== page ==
Resources for PreK-8 Activity 36 – Pollution Search

Here’s a way for your students to take a closer look at pollution: what it is, what its sources are, and what people can do to reduce it.

This is one of 96 activities that can be found in PLT’s PreK-8 Environmental Education Activity Guide. To get the activity, attend a training either in person or online and receive PLT’s PreK-8 Guide. Below are some supporting resources for this activity. 

STUDENT PAGES

Download the copyright free student pages that are included with this activity:

Pollution Scene (PDF)

 

Spanish Student Page(s):

Escena de Contaminacion (PDF)

STEM STRATEGIES

Engage students in real-world applications of STEM (science, technology, engineering, math) education.

Try these STEM Connections for this PLT activity:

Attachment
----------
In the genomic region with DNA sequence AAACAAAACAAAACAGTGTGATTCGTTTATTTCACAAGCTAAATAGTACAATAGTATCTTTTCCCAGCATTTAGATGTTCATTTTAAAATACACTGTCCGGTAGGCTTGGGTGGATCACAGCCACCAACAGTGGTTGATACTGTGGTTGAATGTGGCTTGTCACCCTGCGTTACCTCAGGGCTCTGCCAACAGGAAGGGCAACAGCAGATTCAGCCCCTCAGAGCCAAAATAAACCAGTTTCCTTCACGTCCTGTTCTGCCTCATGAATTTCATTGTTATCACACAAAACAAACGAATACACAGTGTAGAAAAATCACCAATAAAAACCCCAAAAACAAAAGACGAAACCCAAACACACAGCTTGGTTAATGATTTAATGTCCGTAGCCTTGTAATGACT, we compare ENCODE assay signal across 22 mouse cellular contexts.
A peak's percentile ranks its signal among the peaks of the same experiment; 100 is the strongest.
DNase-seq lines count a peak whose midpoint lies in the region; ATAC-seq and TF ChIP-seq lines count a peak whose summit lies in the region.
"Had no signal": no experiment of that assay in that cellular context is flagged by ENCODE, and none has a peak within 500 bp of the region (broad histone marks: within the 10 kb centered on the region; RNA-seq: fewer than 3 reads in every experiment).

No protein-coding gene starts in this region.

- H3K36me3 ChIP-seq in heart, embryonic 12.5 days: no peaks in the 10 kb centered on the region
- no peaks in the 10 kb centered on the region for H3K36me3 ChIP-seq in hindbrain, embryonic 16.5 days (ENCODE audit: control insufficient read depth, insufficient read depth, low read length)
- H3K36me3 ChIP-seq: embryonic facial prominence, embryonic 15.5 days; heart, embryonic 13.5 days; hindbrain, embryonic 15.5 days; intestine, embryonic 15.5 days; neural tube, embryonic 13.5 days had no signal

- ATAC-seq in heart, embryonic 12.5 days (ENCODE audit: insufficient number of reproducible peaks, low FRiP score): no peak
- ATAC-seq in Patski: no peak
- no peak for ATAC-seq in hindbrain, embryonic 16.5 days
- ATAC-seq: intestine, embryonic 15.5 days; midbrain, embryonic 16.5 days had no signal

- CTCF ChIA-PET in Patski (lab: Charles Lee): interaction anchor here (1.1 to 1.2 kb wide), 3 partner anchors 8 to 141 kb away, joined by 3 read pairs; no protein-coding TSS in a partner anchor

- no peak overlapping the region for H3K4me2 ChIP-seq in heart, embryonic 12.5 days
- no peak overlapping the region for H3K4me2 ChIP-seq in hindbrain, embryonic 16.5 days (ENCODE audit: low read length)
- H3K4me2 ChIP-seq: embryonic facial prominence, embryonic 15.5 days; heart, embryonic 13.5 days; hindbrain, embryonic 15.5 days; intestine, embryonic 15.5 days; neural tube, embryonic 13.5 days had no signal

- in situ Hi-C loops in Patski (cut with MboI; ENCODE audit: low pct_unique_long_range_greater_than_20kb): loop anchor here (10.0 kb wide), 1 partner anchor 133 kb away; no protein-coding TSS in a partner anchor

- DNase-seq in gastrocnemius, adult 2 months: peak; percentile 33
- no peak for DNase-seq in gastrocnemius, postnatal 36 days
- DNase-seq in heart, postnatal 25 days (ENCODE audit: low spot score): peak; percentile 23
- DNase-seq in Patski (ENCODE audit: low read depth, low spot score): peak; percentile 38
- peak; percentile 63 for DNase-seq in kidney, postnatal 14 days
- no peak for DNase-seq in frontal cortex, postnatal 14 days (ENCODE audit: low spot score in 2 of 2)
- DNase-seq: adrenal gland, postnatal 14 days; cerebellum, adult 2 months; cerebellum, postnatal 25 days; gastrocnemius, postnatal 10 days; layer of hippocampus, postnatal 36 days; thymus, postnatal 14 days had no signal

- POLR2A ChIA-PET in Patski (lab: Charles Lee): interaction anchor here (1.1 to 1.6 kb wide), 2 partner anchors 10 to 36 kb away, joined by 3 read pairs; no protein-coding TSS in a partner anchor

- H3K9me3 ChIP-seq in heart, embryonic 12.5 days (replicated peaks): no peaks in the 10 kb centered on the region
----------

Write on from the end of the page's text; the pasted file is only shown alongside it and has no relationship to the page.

RECOMMENDED READING

Expand your students’ learning and imaginations. Help students meet their reading goals while building upon concepts learned in this activity with the following children’s book recommendations:

FAMILY ACTIVITY

Try a simple variation of this activity to engage children in the outdoors at home. Download this fun and easy-to-do family activity.

ADDITIONAL RESOURCES

Every month we carefully select new tools and resources that enhance PLT’s lessons. These include educational apps, videos, posters, interactive websites, careers information, and teacher-generated materials. Browse a chronological listing below:

  • Earth Now

    If your students have an Apple or Android device and are interested in Earth Science, Earth Now is a free, 3D app that displays real-time global satellite data of the planet. Students can view carbon dioxide conditions, gravity anomalies, ozone levels over Antarctica, and more. Find more science apps to use with your students in our article 12 Engaging Science Apps for Middle and High School Students and make screen-time fun and educational for them!